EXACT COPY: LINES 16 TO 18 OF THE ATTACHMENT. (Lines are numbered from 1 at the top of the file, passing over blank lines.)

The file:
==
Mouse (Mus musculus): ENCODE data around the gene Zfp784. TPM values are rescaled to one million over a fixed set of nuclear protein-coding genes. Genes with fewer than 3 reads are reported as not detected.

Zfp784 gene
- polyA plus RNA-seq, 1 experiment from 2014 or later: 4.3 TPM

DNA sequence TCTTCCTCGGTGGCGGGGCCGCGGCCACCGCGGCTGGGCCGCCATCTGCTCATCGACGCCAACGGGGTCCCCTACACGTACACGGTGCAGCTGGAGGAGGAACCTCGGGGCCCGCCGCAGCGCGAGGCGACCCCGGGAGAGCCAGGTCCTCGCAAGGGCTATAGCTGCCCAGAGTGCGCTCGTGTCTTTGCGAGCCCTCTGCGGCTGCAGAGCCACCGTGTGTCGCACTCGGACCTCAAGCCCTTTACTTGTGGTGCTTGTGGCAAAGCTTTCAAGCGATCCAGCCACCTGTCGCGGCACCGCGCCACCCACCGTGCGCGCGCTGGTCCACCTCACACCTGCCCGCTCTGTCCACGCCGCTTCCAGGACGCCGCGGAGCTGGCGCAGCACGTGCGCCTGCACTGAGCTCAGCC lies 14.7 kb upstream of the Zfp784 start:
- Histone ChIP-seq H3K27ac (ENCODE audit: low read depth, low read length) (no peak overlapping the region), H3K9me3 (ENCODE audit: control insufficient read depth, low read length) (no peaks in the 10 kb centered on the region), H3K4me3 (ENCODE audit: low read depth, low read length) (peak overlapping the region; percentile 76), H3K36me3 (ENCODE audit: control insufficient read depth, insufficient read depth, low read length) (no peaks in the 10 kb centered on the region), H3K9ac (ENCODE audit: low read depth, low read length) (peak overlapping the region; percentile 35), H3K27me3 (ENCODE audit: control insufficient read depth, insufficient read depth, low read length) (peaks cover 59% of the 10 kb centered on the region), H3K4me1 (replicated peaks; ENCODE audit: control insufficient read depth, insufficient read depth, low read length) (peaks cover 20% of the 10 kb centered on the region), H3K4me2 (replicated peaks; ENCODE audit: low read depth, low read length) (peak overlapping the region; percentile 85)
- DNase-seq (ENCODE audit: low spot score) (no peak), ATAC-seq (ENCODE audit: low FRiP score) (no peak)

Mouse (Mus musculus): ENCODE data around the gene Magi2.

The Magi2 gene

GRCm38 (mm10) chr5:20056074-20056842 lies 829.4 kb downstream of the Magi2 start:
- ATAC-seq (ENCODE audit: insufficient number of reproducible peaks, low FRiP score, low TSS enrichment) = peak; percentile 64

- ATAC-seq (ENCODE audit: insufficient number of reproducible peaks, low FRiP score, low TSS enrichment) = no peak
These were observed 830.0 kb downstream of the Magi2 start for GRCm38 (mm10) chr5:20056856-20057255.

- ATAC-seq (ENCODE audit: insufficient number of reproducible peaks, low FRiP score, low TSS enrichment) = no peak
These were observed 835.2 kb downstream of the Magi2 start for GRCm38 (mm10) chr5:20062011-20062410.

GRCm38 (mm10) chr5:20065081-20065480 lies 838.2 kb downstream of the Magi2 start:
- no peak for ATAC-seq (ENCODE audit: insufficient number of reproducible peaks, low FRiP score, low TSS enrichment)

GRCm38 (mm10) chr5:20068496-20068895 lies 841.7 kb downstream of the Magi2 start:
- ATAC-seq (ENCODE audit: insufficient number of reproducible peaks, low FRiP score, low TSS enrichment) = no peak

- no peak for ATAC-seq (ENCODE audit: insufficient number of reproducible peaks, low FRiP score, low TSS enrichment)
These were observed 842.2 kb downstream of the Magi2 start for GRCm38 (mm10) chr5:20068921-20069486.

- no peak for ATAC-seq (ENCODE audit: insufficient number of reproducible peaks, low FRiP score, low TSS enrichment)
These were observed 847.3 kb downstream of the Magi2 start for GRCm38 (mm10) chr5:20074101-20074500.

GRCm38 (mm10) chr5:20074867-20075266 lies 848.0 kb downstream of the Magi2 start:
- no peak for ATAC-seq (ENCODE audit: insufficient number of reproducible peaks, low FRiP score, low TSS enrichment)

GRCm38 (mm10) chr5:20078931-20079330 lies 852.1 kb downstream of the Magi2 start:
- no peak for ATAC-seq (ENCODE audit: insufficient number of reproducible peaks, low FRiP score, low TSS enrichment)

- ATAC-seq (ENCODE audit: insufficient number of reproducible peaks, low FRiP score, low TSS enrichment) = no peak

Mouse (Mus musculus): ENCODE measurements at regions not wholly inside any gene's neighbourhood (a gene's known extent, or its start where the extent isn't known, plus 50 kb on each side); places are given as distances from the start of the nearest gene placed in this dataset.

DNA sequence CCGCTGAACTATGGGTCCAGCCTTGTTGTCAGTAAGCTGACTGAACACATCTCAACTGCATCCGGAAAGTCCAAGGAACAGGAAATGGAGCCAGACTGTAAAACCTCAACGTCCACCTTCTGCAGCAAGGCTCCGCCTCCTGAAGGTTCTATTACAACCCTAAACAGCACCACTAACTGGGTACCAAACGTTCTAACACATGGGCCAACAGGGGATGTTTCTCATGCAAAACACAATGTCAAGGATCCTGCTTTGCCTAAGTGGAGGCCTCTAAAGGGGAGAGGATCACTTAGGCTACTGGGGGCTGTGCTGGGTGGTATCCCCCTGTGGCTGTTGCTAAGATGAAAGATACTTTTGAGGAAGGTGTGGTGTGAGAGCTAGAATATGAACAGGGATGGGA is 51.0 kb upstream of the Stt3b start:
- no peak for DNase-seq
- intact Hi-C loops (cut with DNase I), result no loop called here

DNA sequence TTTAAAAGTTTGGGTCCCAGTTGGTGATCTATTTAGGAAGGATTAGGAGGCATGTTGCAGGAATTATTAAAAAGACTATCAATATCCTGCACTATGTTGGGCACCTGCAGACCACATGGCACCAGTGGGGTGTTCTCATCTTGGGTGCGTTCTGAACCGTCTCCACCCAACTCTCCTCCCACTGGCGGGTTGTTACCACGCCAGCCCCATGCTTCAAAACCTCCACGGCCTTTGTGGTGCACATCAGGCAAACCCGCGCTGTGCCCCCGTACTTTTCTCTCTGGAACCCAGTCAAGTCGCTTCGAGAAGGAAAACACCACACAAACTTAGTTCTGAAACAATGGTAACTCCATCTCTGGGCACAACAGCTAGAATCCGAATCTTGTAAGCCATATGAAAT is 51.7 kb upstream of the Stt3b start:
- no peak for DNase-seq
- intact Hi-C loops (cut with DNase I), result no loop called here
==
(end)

- no peak for ATAC-seq (ENCODE audit: insufficient number of reproducible peaks, low FRiP score, low TSS enrichment)

GRCm38 (mm10) chr5:20068496-20068895 lies 841.7 kb downstream of the Magi2 start:
- ATAC-seq (ENCODE audit: insufficient number of reproducible peaks, low FRiP score, low TSS enrichment) = no peak